And he graciously volunteered to mentor me for a week.

And here I am a week later, writing all sorts of tiny little programs that do whimsical things and bringing me joy.
I obviously have miles to go before I can even grasp at fluency.
But this time, I am filled with hope and a good measure of confidence. It’s been a little nerve wracking and there’s been tonnes of head scratching and back stretching.
Kushal has been extremely patient with me, guiding me these past few days, making sure I stretch just the right amount.
And for that I owe him a mountain of gratitude.
Thank you so much Kushal! I hope to pay it forward someday!

I go back home now, and I’ll keep up the momentum with small incremental, regular periods of work.
I will log progress on the dtw blog where I can rant and rave to my hearts content.
My main focus will not be on results though.
Just to stretch myself everyday.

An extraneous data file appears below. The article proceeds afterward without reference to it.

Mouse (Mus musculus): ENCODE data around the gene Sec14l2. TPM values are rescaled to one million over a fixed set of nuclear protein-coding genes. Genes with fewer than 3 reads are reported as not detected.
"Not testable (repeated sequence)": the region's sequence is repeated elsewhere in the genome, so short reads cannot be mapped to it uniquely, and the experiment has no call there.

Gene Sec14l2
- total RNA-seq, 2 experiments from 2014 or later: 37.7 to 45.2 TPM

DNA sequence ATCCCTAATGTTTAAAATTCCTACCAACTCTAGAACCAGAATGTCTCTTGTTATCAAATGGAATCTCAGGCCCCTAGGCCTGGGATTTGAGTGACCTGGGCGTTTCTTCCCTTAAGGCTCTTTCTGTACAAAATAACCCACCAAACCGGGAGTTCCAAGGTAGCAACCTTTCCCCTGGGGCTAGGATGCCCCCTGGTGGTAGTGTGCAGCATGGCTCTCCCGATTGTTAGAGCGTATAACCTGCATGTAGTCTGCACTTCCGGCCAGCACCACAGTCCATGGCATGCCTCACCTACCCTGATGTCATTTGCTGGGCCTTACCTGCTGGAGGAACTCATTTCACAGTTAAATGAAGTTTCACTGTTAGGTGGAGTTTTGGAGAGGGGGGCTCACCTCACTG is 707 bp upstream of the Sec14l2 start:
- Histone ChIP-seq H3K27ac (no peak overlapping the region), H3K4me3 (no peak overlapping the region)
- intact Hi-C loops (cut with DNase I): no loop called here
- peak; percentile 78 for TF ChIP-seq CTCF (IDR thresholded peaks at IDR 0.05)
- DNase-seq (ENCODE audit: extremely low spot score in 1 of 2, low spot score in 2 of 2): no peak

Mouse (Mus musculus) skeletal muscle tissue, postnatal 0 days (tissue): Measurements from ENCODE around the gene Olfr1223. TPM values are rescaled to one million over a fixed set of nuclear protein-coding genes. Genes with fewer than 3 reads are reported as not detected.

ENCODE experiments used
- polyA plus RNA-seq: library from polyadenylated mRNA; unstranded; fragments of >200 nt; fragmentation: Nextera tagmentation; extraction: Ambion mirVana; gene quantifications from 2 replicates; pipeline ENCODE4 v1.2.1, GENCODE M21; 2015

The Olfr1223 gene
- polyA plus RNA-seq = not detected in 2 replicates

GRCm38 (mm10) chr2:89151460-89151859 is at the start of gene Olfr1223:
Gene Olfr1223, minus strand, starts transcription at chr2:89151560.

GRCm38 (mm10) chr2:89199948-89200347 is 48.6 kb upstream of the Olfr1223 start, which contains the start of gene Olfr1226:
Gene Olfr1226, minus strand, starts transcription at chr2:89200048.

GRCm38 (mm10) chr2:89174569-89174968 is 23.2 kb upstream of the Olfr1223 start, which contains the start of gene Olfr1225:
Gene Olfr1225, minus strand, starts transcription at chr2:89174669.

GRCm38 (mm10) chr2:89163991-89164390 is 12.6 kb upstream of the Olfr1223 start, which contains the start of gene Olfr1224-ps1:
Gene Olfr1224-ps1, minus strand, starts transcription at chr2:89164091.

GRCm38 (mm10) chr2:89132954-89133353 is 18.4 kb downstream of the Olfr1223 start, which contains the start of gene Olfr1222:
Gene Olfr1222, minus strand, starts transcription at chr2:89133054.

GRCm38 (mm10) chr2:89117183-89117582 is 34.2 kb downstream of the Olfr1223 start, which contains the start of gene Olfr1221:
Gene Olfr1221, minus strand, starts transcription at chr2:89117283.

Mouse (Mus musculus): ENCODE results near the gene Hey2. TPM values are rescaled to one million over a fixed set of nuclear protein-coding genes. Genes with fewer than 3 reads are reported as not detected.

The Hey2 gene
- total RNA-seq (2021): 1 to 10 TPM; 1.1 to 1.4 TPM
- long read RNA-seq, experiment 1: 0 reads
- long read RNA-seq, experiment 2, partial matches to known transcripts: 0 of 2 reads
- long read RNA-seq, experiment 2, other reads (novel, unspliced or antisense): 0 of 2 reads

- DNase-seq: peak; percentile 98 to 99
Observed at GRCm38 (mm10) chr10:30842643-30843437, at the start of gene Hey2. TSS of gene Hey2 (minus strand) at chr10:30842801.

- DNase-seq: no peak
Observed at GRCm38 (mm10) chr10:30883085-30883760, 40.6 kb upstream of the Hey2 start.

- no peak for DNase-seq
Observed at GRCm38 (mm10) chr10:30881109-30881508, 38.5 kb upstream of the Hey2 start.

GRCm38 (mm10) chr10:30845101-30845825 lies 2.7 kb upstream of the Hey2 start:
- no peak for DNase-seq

Improve myself just that little bit every day.
And then look back one day and be amazed at how far I’ve travelled.

The way you train reflects the way you fight.
People say I’m not going to train too hard, I’m going to do this in training, but when it’s time to fight I’m going to step up.

There is no step up. You’re just going to do what you did every day.”

— Georges St. Pierre

French, Week 3

It’s going swimmingly well so far.
Still in the phase where there is an avalanche of stuff coming at me.
But a few tiny things, I know now.
Which is how I know I am making progress.

P.S. Crazy idea that just struck me, would to start writing these updates in french as soon as I am able!

Your Very Own Superpower, Saying No

If you haven’t read James Clear’s blockbuster book on habits, you owe it to yourself to. It’s the best way to build habits and routines that are an intrinsic part of you.

One of the best ways to a super productive you is, as James describes in this excerpted post, saying No.

Ever think about the events you set in action when you just say yes as a reactive reflex?

The Difference Between Yes and No

The words “yes” and “no” get used in comparison to each other so often that it feels like they carry equal weight in conversation. In reality, they are not just opposite in meaning, but of entirely different magnitudes in commitment.